Lucy Gordon|04.07.2014|Feature Sex Life
We’ve busted some of the myths around the morning after pill

There seems to be a pill for everything these days. So knowing exactly what these pills do inside our body is always good to know. When it comes to the morning after pill, a pill that significantly reduces your chance of becoming pregnant after unprotected sex, getting to grips with the finer points is not just nice – it’s vital. Unfortunately, there are tonnes of rumours flapping around out there about the morning after pill. So, we’ve debunked some myths to help you get your facts straight.

Myth: The morning after pill causes an abortion.

The pill delays the release of an egg from the ovaries or prevents it from becoming implanted in the uterus. Pregnancy is prevented rather than terminated.

Myth: You have to take the pill the morning after.

Bit of a misnomer. You can also take the pill up to 72 hours after sex (some doctors say 120 hours after, it depends on the pill). However, the longer you leave it, the more likely you are to get pregnant.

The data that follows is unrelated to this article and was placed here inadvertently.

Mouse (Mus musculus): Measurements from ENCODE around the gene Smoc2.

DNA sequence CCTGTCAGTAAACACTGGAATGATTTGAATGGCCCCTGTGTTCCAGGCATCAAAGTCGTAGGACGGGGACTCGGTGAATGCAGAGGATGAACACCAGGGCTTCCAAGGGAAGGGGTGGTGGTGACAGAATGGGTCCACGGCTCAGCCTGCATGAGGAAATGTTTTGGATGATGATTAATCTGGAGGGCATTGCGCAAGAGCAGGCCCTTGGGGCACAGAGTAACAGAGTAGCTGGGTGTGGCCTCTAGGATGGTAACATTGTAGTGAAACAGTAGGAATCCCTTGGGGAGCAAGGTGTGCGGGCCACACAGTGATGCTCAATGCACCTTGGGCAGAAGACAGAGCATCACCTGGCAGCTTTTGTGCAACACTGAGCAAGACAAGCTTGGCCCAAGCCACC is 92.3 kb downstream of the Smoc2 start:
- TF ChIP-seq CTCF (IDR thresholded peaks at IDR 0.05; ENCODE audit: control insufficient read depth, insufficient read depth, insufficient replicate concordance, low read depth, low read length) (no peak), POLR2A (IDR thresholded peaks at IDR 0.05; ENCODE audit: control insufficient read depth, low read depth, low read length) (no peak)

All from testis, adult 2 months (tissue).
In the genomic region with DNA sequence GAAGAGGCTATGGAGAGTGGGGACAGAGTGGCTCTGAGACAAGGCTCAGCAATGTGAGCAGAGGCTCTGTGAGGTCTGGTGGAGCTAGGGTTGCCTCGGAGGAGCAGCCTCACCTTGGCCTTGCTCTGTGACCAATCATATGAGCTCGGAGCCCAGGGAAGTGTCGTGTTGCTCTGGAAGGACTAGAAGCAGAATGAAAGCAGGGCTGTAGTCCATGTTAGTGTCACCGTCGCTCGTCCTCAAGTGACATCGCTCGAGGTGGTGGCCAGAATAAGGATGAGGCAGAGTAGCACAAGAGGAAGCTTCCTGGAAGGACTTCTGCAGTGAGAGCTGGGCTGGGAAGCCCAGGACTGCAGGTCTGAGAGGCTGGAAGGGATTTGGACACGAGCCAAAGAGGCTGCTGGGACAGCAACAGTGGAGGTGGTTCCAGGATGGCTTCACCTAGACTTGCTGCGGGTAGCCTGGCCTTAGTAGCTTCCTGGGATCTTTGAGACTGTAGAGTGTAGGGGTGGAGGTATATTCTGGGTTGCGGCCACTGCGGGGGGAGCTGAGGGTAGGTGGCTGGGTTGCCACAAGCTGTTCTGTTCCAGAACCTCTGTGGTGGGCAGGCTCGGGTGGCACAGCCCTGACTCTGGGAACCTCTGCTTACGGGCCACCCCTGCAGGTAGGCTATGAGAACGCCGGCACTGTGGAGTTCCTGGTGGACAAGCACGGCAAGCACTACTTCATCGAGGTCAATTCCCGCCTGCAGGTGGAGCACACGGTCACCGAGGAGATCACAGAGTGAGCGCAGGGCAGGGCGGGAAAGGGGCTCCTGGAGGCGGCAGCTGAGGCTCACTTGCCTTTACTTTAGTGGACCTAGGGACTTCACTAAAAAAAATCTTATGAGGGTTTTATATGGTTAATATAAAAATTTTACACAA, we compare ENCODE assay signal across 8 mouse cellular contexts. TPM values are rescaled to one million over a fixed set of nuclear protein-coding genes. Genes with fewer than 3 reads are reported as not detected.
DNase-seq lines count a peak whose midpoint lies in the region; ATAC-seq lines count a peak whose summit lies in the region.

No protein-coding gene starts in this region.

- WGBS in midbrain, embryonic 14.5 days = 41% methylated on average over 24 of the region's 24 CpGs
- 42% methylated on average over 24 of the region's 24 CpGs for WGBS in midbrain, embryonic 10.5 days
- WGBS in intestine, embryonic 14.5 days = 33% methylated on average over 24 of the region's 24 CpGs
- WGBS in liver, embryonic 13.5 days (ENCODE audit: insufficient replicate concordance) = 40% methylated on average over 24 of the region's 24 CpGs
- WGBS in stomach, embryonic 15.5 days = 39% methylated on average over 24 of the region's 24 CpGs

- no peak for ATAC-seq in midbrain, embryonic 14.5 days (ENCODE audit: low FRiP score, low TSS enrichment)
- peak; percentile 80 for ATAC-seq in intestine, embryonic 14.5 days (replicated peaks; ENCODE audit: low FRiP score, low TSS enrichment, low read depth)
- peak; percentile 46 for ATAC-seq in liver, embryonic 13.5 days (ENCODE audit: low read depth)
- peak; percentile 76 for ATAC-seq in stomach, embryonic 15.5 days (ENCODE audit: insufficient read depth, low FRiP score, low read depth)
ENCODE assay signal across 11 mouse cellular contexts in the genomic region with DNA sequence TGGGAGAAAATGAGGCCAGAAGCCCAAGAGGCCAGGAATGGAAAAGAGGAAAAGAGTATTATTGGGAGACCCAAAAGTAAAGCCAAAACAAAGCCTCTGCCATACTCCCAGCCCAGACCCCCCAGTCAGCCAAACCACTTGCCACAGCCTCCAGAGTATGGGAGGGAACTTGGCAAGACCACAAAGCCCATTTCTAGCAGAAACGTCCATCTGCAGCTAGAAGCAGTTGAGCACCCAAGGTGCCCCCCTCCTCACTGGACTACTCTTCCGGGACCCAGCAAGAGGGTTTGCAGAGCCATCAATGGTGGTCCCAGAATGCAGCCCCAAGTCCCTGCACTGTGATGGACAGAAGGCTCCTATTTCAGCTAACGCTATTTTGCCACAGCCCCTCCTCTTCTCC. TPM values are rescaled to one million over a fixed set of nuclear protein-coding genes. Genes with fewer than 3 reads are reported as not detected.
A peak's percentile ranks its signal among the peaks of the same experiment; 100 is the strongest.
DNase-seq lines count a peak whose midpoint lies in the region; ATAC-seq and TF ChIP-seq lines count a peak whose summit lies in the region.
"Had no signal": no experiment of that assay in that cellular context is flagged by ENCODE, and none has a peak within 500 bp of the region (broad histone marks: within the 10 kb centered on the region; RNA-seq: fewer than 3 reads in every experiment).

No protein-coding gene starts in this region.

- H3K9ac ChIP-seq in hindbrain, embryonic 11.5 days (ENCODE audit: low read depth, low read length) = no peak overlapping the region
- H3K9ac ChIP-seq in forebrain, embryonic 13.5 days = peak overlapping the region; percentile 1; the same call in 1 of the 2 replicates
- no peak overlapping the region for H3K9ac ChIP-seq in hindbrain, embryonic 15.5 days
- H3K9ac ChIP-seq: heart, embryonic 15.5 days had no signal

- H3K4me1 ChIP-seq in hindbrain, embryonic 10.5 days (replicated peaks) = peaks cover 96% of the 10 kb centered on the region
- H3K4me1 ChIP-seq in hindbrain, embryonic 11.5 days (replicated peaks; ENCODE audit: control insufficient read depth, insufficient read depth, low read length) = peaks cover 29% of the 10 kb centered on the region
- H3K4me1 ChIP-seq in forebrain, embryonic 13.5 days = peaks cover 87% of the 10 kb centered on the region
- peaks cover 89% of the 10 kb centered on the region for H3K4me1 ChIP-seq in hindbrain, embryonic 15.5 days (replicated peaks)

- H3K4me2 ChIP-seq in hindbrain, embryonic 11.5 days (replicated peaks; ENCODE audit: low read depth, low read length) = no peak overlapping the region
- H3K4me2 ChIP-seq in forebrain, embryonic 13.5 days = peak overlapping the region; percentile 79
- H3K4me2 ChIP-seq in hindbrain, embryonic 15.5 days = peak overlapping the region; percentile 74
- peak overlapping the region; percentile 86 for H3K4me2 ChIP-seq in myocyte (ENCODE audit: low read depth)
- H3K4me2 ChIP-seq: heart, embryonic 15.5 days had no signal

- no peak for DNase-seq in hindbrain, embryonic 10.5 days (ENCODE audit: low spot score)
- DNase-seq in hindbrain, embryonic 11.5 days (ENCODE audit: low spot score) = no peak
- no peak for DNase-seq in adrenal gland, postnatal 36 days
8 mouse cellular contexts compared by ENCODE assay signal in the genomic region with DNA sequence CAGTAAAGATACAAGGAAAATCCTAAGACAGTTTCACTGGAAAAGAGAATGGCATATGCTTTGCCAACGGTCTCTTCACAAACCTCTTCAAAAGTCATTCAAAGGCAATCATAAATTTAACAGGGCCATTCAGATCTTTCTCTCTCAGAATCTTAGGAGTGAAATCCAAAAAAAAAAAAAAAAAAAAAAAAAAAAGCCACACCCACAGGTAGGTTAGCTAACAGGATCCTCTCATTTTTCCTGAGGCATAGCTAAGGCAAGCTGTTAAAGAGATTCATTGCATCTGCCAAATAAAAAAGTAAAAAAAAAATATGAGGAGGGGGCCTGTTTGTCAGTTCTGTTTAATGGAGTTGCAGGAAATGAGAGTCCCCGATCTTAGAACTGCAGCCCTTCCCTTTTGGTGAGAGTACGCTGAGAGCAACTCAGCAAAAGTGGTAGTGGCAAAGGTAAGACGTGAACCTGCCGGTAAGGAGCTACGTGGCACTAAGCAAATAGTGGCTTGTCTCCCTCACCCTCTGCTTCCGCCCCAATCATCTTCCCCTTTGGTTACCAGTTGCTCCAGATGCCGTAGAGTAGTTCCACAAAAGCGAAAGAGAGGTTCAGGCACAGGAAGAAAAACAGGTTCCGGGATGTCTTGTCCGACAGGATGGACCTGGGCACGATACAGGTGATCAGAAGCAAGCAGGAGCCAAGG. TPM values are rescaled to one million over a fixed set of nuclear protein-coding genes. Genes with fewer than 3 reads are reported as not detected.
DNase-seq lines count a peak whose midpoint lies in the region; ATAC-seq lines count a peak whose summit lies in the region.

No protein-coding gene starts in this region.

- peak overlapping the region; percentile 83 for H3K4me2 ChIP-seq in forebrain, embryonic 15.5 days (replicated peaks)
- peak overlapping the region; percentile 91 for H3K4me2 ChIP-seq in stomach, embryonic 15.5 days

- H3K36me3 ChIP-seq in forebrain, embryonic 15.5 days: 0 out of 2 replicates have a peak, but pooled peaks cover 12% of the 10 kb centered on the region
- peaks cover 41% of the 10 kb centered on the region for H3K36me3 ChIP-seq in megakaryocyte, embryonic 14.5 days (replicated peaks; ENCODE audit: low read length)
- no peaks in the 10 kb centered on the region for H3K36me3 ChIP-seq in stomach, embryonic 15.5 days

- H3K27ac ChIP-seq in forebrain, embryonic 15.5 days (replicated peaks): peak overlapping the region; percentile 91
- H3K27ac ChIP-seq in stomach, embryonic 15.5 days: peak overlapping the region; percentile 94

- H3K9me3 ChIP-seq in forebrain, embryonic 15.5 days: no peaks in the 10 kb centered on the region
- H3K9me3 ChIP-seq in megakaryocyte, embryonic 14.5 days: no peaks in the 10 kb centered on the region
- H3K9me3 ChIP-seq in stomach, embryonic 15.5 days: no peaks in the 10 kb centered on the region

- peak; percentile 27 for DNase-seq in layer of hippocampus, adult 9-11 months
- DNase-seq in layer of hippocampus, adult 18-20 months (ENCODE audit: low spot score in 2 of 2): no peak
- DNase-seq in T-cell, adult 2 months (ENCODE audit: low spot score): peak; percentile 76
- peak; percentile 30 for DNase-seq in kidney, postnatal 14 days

Myth: The morning after pill is your only option after unprotected sex.

Getting an intrauterine device (IUD) fitted is actually more effective at preventing pregnancy than the morning after pill. It can be fitted up to 120 hours after sex but the downside is that it can be painful for some women.

Myth: Taking the morning after pill repeatedly can damage your fertility.

There’s no evidence to suggest the pill has any long-term effects on your fertility or anything else. However, if you find yourself having to take the morning after pill regularly, you might want to reconsider your birth control options.

Myth: You can only use the morning after pill once per menstrual cycle.

The rules on this vary according to which brand of pill you use. Levonelle can be taken more than once per cycle whereas ellaOne cannot.

Myth: Popping the morning after pill is an easy solution.

The morning after pill is by no means perfect. It is far less effective than pre-emptive contraceptives, it can cause short-term side effects including nausea, headaches, or abdominal pain. Your periods can get messed up a bit for a while too. You also need to combine getting the morning after pill with an STI check after unprotected sex.

Want to know more about the contraceptive pill? Click here to find out 5 reasons why the pill rocks.

Or while you’re at it, why not check out some forms of non-hormonal contraception.

(Image credit: Canadian Federation for Sexual Health)

 

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